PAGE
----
Much of anything less, you just freaking WAIT for people to exit the apartment. Starve them out, shut off their water, but just freaking WAIT!! If it turns out that you’ve waited all night long for the wrong person, then no harm, no foul. Nobody dies, and you don’t look like the complete idiots that so many no-knockers turn out to be.

    • ‘The Supreme Court needs to get a case, and make a serious ruling that makes it so.’

      You mean like Heller?

      • Heller said:

        “Often, the suspected presence of a firearm in the subject premises is the most
        salient circumstance suggesting a risk of violence, and thus justifying a no-knock
        entry.30 This makes sense—the presence of a firearm could pose an immediate,
        lethal danger to officers upon entry.”

        “Option One. The “lawfully possessed/unlawfully possessed” pedigree of a suspected firearm is immaterial. Because a theoretically heightened risk of danger to
        officers is present whenever a firearm is suspected in the subject premises, it does
        not matter whether an individual possesses the suspected firearm legally or not.
        Therefore, Heller and the pedigree of the weapon have no place in the knockand-announce analysis, and Heller does not change anything”

        I don’t see that no-knock warrants were declared unconstitutional. I see a lot of verbiage about police having the authority to perform such a raid under questionable circumstances.

    • something about this verdict just doesn’t sound right…making her death nothing more than “collateral damage”…..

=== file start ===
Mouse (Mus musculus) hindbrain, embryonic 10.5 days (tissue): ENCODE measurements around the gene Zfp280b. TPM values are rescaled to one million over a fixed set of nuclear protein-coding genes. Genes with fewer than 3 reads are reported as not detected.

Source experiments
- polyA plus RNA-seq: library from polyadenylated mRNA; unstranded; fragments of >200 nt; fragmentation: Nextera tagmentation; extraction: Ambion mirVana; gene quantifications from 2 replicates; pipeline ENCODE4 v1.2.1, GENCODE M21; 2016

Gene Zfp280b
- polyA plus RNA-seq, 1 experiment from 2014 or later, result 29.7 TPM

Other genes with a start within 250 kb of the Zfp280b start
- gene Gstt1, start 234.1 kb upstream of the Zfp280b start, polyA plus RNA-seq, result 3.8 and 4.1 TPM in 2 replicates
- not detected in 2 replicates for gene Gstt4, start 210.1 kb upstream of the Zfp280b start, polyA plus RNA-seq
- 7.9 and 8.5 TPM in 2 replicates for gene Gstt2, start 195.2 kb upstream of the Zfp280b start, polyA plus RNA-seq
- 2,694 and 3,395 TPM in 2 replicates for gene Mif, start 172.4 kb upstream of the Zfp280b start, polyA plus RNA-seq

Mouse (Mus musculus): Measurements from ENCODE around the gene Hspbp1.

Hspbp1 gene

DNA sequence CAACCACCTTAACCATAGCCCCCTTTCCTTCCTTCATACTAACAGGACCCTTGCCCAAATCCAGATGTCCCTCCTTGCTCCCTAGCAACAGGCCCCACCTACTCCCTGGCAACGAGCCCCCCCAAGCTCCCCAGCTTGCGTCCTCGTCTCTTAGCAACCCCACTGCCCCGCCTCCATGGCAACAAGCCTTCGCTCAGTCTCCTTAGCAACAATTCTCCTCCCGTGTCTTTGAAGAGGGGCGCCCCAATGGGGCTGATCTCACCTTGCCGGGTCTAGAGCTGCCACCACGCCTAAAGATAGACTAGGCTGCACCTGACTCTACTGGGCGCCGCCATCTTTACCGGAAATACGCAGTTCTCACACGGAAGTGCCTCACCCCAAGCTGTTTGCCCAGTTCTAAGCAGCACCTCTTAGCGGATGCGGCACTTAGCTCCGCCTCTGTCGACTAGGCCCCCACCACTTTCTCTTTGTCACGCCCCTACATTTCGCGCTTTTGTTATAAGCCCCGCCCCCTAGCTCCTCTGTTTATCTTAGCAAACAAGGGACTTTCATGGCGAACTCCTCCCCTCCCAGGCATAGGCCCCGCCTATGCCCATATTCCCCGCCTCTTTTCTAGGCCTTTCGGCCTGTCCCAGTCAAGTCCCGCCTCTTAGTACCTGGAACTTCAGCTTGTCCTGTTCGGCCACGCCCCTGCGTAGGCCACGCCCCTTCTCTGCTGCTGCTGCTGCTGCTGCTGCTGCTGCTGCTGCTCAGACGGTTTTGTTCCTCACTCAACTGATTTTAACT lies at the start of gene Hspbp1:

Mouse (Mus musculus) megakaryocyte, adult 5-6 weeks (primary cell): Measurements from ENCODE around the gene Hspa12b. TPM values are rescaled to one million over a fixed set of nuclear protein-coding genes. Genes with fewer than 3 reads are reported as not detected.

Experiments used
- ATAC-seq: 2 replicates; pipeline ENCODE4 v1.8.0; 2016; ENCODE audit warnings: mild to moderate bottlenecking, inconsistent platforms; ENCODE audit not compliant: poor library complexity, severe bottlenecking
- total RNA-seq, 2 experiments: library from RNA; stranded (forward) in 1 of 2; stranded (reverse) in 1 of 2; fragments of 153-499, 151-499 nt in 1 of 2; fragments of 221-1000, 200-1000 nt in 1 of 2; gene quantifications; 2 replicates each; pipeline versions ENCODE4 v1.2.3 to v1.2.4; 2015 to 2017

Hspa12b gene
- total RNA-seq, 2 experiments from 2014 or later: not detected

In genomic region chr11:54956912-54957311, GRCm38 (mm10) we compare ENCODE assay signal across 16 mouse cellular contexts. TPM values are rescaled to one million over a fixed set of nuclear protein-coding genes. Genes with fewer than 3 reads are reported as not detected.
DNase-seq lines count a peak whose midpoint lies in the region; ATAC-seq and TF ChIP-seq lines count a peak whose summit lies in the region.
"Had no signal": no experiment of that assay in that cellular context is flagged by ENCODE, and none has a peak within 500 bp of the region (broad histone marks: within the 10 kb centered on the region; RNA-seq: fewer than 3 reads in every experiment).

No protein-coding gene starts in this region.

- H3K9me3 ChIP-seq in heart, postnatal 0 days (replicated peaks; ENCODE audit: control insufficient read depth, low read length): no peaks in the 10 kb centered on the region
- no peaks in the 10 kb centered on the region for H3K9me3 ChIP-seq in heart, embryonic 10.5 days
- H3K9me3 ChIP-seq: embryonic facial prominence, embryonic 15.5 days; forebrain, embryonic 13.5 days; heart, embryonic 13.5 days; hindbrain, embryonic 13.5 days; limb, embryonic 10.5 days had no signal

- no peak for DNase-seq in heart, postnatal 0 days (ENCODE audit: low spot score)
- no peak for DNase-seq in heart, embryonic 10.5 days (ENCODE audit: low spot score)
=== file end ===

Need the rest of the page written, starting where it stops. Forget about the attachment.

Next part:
• “something about this verdict just doesn’t sound right…making her death nothing more than “collateral damage”…..”

        Might be thinking about this, backward. The ruling underscores that in pursuit of police priorities, collateral damage is of no consequence.

      • Yosemite Sam,

        While you are technically correct, it is a difference without a distinction.

        Police serving warrants in the whee hours of the morning where they knock a couple times and assertively (yet not shouting) say, “police, search warrant,” wait two seconds, and then crash inside is effectively the same thing as a no-knock search/arrest warrant.

        Many people are deep sleepers and neither knocking on their door nor saying, “police, search warrant,” outside will rouse them from their sleep. Smashing the door open might rouse those deep sleepers. And, either way, a person awakening to sounds takes quite a while (10 seconds?) for their brain to clear the fog of sleep and begin processing what is happening. Finally, we have the fact that some guys crashing into your home/apartment claiming to be police is anything but a guarantee that they are police rather than thieves.

        I would also add that the above is particularly dangerous for apartment dwellers who probably hear loud voices, knocks, and thumps all hours of the day and night–their brains begin to ignore those sounds in order to enable sound sleep. Thus, there is a very good chance that apartment dwellers are even more likely to sleep through the police announcement.